AM Best is maintaining a stable market segment outlook on the U.S. health insurance industry for 2023, citing reduced pressure from COVID-19-related medical costs, as well as diversified revenues and earnings and strong levels of risk-adjusted capitalization among health insurers.
AM Best states that health insurers reported strong underwriting results in 2021 and through the first six months of 2022.
Earnings from government business particularly remained very strong, supported by elevated margins in the Medicaid segment due to the continued public health emergency (PHE) declaration and lack of eligibility checks.
Despite the strong overall earnings through first-half 2022, sizeable unrealized losses negatively impacted capital and surplus, which counterbalanced approximately a third of underwriting gains. Given the direction of interest rates, unrealized losses are likely to grow into 2023. In addition, the anticipated end of the PHE and Medicaid redetermination will dampen Medicaid results next year.
AM Best expects the industry’s capitalization to decline but remain solid to support underwriting and investments risks. The decline due to unrealized losses is viewed as temporary in nature, and as fixed-income holdings mature, insurers will have an opportunity to recover the losses and reinvest proceeds at a higher rate.Doniella Pliss, director, AM Best
The report also states that smaller, less diversified carriers could be more challenged to withstand investment market volatility, and the commercial segment could be pressured by an economic decline.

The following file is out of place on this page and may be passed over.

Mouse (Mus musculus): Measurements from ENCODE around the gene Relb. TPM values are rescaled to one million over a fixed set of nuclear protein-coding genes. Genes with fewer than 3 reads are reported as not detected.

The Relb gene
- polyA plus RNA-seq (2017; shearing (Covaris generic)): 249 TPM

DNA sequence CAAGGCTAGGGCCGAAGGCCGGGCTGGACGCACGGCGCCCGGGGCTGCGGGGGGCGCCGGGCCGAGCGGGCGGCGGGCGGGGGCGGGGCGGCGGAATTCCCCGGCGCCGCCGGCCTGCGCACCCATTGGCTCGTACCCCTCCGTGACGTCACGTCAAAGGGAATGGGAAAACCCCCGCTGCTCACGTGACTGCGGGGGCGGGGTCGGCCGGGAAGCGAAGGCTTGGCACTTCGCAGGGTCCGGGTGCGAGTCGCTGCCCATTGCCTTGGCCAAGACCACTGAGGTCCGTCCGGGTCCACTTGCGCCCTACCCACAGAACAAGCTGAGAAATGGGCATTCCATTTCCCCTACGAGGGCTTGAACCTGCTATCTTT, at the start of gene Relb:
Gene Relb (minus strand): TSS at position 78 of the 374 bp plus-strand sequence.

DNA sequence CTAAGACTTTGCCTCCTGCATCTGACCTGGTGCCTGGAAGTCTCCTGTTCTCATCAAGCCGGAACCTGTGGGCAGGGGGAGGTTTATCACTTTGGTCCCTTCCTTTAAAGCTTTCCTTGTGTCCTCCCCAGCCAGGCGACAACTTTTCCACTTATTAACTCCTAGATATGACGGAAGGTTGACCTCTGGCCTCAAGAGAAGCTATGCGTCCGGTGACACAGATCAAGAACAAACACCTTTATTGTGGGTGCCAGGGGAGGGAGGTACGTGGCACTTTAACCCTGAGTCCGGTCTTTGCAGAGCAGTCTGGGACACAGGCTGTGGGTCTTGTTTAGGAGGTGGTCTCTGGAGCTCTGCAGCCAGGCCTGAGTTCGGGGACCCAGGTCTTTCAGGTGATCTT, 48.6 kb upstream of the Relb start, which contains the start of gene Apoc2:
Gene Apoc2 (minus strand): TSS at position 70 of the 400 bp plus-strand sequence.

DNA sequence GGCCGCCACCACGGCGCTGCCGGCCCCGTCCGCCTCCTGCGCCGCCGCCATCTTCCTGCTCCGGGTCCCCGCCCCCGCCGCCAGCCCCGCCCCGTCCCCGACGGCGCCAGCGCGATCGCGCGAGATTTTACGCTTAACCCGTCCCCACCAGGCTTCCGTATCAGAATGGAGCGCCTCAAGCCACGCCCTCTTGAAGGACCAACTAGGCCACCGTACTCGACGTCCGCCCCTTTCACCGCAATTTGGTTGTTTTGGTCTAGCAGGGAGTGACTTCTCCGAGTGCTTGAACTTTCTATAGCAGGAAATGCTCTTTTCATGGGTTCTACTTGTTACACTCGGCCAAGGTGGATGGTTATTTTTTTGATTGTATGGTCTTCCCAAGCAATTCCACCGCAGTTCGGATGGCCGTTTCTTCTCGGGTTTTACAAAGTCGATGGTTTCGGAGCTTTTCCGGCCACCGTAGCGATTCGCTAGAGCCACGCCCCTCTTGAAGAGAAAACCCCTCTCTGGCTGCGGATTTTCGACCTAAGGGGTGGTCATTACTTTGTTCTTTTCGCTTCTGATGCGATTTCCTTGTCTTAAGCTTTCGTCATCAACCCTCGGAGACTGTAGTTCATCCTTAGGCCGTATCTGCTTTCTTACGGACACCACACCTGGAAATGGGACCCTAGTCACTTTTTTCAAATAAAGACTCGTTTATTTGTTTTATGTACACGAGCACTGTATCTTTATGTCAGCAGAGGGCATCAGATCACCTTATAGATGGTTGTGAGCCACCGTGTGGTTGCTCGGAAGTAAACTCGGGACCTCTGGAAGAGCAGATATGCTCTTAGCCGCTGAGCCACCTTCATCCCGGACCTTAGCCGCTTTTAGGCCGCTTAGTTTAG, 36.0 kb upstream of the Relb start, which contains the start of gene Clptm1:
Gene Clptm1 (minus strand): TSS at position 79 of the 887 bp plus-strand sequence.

Less diversified companies did not experience the favorable earnings of the past two years from government programs, particularly Medicaid, which helped bolster capital levels.
The health insurance industry saw reduced COVID-19 costs starting in the third quarter of 2022, as case counts and severity dropped. Despite the potential for seasonal fluctuation, many market participants believe that overall costs are unlikely to reach the previous scale seen in late 2021 into early 2022.
Despite industry expectations of a return to regular utilization and a potential spike in claims due to missed diagnostic services, most carriers reported lower non-COVID claims in 2021 and 2022 compared with pre-pandemic levels.
Carriers are again budgeting for higher utilization and an increase in severity in 2023.
The report also notes the impacts of higher inflation on health insurers can be delayed given it takes time for higher wages and medical supplies and equipment costs to be reflected in contracted rates.
Recession is a negative factor for the health insurance industry since job losses lead to membership declines in the commercial segment. Group membership declines can become an issue for carriers in 2023 should a recession materialize and unemployment rise. At the same time, Medicare Advantage and Medicaid are generally less affected by a recession and can even gain membership during an economic downturn.